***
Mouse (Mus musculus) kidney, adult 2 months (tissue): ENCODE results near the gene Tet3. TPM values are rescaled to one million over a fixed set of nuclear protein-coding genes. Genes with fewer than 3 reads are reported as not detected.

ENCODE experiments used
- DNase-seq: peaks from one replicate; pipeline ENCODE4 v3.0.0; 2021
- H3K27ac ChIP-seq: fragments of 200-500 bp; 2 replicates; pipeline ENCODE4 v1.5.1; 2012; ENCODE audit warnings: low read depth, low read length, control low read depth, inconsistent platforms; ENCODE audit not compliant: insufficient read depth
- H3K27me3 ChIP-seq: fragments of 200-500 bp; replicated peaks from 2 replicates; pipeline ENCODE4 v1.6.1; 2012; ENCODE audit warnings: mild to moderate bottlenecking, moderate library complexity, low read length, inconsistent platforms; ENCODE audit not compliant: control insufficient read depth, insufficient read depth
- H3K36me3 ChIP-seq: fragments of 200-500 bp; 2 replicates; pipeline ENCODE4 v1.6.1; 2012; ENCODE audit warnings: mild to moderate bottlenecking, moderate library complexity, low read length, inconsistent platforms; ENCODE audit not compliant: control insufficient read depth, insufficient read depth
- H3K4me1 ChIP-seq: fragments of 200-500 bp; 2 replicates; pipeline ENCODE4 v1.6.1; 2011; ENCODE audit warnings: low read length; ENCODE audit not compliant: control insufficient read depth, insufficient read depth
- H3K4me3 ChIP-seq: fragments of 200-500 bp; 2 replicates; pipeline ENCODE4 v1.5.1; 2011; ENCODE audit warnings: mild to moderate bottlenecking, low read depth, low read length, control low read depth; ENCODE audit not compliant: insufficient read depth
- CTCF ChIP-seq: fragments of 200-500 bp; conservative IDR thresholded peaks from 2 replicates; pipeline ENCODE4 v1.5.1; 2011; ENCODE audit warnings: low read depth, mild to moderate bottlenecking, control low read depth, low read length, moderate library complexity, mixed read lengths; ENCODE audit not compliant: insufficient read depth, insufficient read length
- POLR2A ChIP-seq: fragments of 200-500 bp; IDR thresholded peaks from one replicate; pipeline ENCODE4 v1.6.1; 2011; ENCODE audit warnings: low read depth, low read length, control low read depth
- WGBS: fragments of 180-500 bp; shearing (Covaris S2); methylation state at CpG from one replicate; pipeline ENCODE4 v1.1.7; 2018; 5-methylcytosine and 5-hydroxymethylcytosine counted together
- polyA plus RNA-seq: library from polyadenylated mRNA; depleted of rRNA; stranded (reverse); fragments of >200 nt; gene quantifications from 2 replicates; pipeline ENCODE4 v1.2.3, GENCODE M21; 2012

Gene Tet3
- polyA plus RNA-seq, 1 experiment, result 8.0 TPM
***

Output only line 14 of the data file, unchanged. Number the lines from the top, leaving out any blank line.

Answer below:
- polyA plus RNA-seq, 1 experiment, result 8.0 TPM